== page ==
Composite Decking Resources

Deck Preparation

Our Guide to getting your deck down. 

1. Planning your deck

Designing and building a deck can be a fun and a rewarding experience. You probably have given some thought as to what you want in a deck, now is the time to really visualise it. What will your deck be used for, relaxing, entertaining, will you put garden seating, BBQ, tables with a parasol on it and how many people might you have on your deck? Will there be children and elderly people using it?
Questions to review before beginning
  1. Where will I install the deck?
  2. What size do I want the deck? 
  3. Which deck board do I like best?
  4. Which direction should the boards run?
  5. Which substructure will I use: Hardwood, *Steel or Aluminium joists?

*Steel / Aluminium joists >2mm: A hole must be pre drilled in the joist and specific 

Steel Joist Installation Kits must be used.


2. Location and Deck Size

When deciding the size of your deck, look around at the space you have, your house, the size of your garden and what proportion of deck will enhance and improve the look of it. Your deck should have a southerly aspect. Is the ground level or falling? How close to the house would I like the deck? When deciding on the size of deck you need to take into account that the deck boards are 3600mm in length. You can make a deck any length, but you want to avoid having a deck with very short end boards. Therefore it’s important to plan your exact deck layout.

3. Tools Required

Whiteriver Decks can be installed using the same tools that you would you use for fitting any timber deck. • Tape Measure • Electric Saw • Level • Square • Cordless Drill • drill bits • Building Line • Safety Goggles

4. General Information

Composite decking has a composition of 60% timber, 30% HDPE Plastic and 10% Resins / Pigments etc. While the timber element is very stable (it is kiln dried at very high temperatures to remove the cell structure), the HDPE expands and contracts on the length of the board in line with changes in temperature and humidity. It is necessary to leave a perimeter gap of 10mm around where the deck meets fixed objects/obstructions and also a 5mm spacing must be left at each short board end to allow for normal seasonal movements.

5. Design

Once you have made a decision on the above, now you need to decide on the deck design. A deck that is well designed can do amazing things to your home. First decide on the direction you would like the boards to run please note boards must drain along the length of the board, the minimum fall required is 1.66% (1:60 fall) to allow water drain off the boards e.g. a 5 metre deck should have a fall of 83mm across the deck. Do not install the decking flat. Will there be steps? Would you like handrails around it? What colour will suit your garden and house best?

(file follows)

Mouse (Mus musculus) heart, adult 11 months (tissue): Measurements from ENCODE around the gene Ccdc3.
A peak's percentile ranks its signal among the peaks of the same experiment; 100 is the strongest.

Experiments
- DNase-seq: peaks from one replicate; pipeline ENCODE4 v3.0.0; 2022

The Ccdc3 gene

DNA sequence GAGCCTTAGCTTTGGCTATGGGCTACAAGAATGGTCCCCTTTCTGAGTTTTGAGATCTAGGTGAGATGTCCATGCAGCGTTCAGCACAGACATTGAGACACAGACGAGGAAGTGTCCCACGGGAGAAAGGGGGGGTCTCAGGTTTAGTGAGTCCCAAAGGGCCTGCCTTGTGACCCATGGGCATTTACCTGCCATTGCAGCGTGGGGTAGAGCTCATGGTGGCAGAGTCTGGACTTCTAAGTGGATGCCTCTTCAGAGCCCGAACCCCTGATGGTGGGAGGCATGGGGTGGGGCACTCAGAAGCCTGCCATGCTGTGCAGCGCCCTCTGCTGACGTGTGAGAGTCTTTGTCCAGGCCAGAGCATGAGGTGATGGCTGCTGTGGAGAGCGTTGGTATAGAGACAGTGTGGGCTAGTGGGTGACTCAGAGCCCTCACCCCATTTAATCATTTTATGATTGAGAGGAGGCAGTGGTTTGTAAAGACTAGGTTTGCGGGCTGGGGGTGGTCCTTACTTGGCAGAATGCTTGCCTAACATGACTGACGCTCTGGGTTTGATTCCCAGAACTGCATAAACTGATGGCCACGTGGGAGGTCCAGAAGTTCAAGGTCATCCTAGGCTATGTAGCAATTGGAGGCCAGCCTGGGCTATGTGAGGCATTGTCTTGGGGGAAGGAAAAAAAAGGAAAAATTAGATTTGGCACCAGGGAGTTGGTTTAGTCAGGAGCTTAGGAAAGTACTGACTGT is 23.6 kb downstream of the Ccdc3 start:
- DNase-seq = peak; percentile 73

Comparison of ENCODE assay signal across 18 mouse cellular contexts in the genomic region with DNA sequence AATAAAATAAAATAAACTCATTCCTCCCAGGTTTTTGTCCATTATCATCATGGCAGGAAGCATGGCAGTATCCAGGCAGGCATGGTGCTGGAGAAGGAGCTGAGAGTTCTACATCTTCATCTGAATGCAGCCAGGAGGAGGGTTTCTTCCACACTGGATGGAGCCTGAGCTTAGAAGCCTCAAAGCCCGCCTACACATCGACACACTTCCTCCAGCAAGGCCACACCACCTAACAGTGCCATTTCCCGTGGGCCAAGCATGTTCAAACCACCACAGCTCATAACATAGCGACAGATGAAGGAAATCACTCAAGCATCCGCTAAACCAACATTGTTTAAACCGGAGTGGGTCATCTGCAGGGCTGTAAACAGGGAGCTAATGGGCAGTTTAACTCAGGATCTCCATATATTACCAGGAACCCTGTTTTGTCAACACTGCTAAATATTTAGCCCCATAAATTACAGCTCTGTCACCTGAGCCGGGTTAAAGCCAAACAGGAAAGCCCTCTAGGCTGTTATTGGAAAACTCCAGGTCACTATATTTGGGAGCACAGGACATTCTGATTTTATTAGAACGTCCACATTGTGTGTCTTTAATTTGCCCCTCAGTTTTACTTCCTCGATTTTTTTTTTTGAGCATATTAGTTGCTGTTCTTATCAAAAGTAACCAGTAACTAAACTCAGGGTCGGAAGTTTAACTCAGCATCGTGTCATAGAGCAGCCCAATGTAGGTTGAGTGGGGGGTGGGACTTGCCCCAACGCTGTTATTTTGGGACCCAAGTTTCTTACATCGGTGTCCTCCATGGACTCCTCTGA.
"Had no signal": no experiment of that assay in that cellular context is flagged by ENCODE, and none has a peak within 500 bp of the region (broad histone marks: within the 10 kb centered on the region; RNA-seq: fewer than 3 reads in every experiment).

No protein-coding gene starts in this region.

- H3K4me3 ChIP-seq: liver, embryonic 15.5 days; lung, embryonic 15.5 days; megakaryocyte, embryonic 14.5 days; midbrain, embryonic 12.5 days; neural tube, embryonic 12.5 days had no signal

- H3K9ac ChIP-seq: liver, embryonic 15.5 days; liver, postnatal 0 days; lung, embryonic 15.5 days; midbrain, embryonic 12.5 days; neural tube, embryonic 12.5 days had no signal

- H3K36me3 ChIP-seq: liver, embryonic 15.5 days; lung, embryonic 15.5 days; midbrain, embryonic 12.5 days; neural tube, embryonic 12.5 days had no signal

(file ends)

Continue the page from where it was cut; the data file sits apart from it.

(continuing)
6. Ventilation & Site Conditions

There should be good drainage under the deck and all topsoil should be removed and replaced with clean stone, unless the deck is at least 1000mm above ground level with open ventilation under the deck. No soil should meet the deck boards or under structure. The ground/substructure should be properly supported – please consult with an engineer if you are unsure. Whiteriver composite decking products CANNOT be directly installed onto a flat surface. It must be installed onto a substructure, so there is adequate and unobstructed air flow under the decking to prevent excessive water absorption.
Good ventilation under your deck is key to it performing well in the long term.

For non screed and screed surfaces, plan a minimum of 100mm (4 inches) of continuous net free area under the decking surface. This is required to allow for adequate ventilation on all deck types so air can circulate freely between adjacent joist members to promote drainage and drying. Air must have an entry point and exit point to the sub construction.

Joist should be built up on two criss cross layers or the joist should be supported with plastic pedestals to allow for air movement. For small balcony areas, less than 10m2, it is possible to have a lower clearance provided sufficient drainage and air movement can be provided. For balcony projects, we recommend getting the design reviewed by an engineer.

Please note areas that are walled in on all sides are not suitable for deck installation as there will not be enough air movement under the deck, unless ventilation through the walls is provided for the undercarriage. If there is any dampness under the deck, it can lead to mould build up underneath the deck and excessive swelling, expansion and contraction in the boards. In summary, it is vital that the area underneath the deck is free draining and per above, adequate ventilation is provided for.

If you require any technical advice, please contact our sales office on Email:

WRG Resources

Composite Decking Guide 

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Installation - Do and Don't Avoid Installation errors